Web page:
keywords = "Drinking-in-the-dark, Emotional status, Excessive alcohol intake, Negative affect, WAAVES",
author = "Neha Thakore and Reno, {James M.} and Gonzales, {Rueben A.} and Timothy Schallert and Richard Bell and Maddox, {W. Todd} and Duvauchelle, {Christine L.}",
year = "2016",
month = "4",
day = "1",
doi = "10.1016/j.bbr.2016.01.042",
language = "English (US)",
volume = "302",
pages = "228--236",
journal = "Behavioural Brain Research",
issn = "0166-4328",
publisher = "Elsevier",

}

TY - JOUR

T1 - Alcohol enhances unprovoked 22-28 kHz USVs and suppresses USV mean frequency in High Alcohol Drinking (HAD-1) male rats

AU - Thakore, Neha

AU - Reno, James M.

AU - Gonzales, Rueben A.

AU - Schallert, Timothy

AU - Bell, Richard

AU - Maddox, W. Todd

AU - Duvauchelle, Christine L.

PY - 2016/4/1

Y1 - 2016/4/1

N2 - Heightened emotional states increase impulsive behaviors such as excessive ethanol consumption in humans. Though positive and negative affective states in rodents can be monitored in real-time through ultrasonic vocalization (USV) emissions, few animal studies have focused on the role of emotional status as a stimulus for initial ethanol drinking. Our laboratory has recently developed reliable, high-speed analysis techniques to compile USV data during multiple-hour drinking sessions. Since High Alcohol Drinking (HAD-1) rats are selectively bred to voluntarily consume intoxicating levels of alcohol, we hypothesized that USVs emitted by HAD-1 rats would reveal unique emotional phenotypes predictive of alcohol intake and sensitive to alcohol experience. In this study, male HAD-1 rats had access to water, 15% and 30% EtOH or water only (i.e., Controls) during 8 weeks of daily 7-h drinking-in-the-dark (DID) sessions. USVs, associated with both positive (i.e., 50-55 kHz frequency-modulated or FM) and negative (i.e., 22-28 kHz) emotional states, emitted during these daily DID sessions were examined. Findings showed basal 22-28. kHz USVs were emitted by both EtOH-Naïve (Control) and EtOH-experienced rats, alcohol experience enhanced 22-28. kHz USV emissions, and USV acoustic parameters (i.e., mean frequency in kHz) of both positive and negative USVs were significantly suppressed by chronic alcohol experience. These data suggest that negative affective status initiates and maintains excessive alcohol intake in selectively bred HAD-1 rats and support the notion that unprovoked emissions of negative affect-associated USVs (i.e., 22-28 kHz) predict vulnerability to excessive alcohol intake in distinct rodent models.

AB - Heightened emotional states increase impulsive behaviors such as excessive ethanol consumption in humans. Though positive and negative affective states in rodents can be monitored in real-time through ultrasonic vocalization (USV) emissions, few animal studies have focused on the role of emotional status as a stimulus for initial ethanol drinking. Our laboratory has recently developed reliable, high-speed analysis techniques to compile USV data during multiple-hour drinking sessions. Since High Alcohol Drinking (HAD-1) rats are selectively bred to voluntarily consume intoxicating levels of alcohol, we hypothesized that USVs emitted by HAD-1 rats would reveal unique emotional phenotypes predictive of alcohol intake and sensitive to alcohol experience. In this study, male HAD-1 rats had access to water, 15% and 30% EtOH or water only (i.e., Controls) during 8 weeks of daily 7-h drinking-in-the-dark (DID) sessions. USVs, associated with both positive (i.e., 50-55 kHz frequency-modulated or FM) and negative (i.e., 22-28 kHz) emotional states, emitted during these daily DID sessions were examined. Findings showed basal 22-28. kHz USVs were emitted by both EtOH-Naïve (Control) and EtOH-experienced rats, alcohol experience enhanced 22-28. kHz USV emissions, and USV acoustic parameters (i.e., mean frequency in kHz) of both positive and negative USVs were significantly suppressed by chronic alcohol experience. These data suggest that negative affective status initiates and maintains excessive alcohol intake in selectively bred HAD-1 rats and support the notion that unprovoked emissions of negative affect-associated USVs (i.e., 22-28 kHz) predict vulnerability to excessive alcohol intake in distinct rodent models.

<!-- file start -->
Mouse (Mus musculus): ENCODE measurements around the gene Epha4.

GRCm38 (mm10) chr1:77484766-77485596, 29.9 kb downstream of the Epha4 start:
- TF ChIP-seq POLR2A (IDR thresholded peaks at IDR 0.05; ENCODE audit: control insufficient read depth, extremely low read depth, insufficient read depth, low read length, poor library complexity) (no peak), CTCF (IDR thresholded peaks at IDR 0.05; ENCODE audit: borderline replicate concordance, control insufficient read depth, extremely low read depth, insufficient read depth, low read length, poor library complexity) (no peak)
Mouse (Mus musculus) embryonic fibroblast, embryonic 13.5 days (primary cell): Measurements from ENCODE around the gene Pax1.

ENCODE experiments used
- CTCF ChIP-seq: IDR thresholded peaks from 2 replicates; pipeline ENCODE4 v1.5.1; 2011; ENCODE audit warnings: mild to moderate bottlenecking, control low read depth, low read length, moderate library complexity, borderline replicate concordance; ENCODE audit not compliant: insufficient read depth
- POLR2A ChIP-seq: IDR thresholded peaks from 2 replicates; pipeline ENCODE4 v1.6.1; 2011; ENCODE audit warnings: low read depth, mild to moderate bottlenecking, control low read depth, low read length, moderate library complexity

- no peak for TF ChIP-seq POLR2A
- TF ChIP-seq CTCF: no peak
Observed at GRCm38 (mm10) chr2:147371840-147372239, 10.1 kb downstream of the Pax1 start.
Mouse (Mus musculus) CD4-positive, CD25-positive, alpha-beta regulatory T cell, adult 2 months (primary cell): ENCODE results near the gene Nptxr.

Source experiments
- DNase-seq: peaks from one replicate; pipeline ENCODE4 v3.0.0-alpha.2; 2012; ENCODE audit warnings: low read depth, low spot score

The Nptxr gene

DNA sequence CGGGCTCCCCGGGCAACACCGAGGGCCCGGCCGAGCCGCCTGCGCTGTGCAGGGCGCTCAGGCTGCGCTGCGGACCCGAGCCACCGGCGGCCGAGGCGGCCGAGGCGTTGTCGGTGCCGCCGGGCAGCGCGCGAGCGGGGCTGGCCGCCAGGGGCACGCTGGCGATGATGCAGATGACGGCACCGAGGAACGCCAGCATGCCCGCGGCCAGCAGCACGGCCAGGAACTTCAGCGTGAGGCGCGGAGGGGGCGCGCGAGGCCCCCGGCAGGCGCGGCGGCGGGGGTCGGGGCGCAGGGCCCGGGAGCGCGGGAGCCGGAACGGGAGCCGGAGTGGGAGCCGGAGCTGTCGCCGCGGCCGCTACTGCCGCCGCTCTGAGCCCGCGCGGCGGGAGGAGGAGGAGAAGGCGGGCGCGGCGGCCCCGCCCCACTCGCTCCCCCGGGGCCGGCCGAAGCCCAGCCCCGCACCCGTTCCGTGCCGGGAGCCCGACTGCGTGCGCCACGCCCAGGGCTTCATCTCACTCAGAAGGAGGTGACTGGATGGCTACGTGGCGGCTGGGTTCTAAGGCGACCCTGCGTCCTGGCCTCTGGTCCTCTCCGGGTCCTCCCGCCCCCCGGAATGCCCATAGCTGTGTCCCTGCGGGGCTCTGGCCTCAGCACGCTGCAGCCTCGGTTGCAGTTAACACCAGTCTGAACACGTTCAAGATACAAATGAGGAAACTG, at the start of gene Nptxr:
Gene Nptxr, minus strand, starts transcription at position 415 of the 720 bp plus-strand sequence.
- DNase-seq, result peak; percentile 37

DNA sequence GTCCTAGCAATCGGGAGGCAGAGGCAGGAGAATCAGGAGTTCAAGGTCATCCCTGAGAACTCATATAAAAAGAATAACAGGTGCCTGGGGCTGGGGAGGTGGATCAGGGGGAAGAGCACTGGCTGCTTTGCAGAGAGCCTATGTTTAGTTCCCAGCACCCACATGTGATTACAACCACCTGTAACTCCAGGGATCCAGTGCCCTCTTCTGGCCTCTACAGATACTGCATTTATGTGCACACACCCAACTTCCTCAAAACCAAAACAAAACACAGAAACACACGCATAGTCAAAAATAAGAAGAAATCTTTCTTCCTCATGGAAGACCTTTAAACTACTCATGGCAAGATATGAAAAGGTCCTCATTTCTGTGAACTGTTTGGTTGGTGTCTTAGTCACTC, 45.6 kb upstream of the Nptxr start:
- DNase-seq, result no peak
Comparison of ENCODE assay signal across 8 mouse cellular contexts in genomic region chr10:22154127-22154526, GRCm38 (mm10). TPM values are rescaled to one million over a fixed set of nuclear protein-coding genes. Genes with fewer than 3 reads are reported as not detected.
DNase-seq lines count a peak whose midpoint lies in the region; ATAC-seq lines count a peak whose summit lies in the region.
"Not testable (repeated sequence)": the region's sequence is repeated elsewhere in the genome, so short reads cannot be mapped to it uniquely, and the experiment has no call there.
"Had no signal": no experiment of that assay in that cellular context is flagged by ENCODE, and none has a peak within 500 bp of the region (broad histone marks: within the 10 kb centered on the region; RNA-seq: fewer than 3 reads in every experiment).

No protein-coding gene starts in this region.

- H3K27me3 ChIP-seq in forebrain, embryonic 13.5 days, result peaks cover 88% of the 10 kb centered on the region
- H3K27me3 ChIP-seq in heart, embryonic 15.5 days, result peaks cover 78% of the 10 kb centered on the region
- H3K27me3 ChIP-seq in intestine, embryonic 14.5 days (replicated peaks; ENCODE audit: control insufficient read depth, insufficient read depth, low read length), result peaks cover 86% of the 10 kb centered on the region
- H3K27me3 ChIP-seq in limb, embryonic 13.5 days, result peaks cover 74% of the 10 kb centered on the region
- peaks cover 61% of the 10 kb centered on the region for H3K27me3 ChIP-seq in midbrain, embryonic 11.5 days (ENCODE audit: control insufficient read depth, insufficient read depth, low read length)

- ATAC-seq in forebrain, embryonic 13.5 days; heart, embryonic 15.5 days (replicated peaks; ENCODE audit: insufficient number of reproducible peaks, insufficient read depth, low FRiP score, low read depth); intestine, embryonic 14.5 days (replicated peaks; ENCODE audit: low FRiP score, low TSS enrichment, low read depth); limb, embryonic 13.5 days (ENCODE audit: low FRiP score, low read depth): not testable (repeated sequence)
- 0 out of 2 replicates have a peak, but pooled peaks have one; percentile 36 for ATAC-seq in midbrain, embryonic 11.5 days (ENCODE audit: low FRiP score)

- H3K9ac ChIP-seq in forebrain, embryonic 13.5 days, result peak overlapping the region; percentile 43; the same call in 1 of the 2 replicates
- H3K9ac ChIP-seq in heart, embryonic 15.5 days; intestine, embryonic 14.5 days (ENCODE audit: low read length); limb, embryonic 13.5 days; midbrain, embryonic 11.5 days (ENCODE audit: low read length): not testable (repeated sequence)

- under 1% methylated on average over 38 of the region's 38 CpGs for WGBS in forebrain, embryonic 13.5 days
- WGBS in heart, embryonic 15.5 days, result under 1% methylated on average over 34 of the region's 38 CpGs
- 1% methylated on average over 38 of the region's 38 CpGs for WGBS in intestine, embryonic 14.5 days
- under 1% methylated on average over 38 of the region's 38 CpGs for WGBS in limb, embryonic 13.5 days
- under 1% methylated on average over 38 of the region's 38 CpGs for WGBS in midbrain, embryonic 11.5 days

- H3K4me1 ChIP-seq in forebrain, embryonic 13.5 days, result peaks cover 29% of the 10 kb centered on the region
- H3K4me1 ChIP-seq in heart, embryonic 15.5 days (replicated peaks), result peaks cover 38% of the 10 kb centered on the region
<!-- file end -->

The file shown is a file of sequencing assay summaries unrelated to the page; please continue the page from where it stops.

KW - Drinking-in-the-dark

KW - Emotional status

KW - Excessive alcohol intake

KW - Negative affect

KW - WAAVES

UR - http://www.scopus.com/inward/record.url?scp=84955260965&partnerID=8YFLogxK

UR - http://www.scopus.com/inward/citedby.url?scp=84955260965&partnerID=8YFLogxK

U2 - 10.1016/j.bbr.2016.01.042

DO - 10.1016/j.bbr.2016.01.042

M3 - Article

VL - 302

SP - 228

EP - 236

JO - Behavioural Brain Research

JF - Behavioural Brain Research

SN - 0166-4328

ER -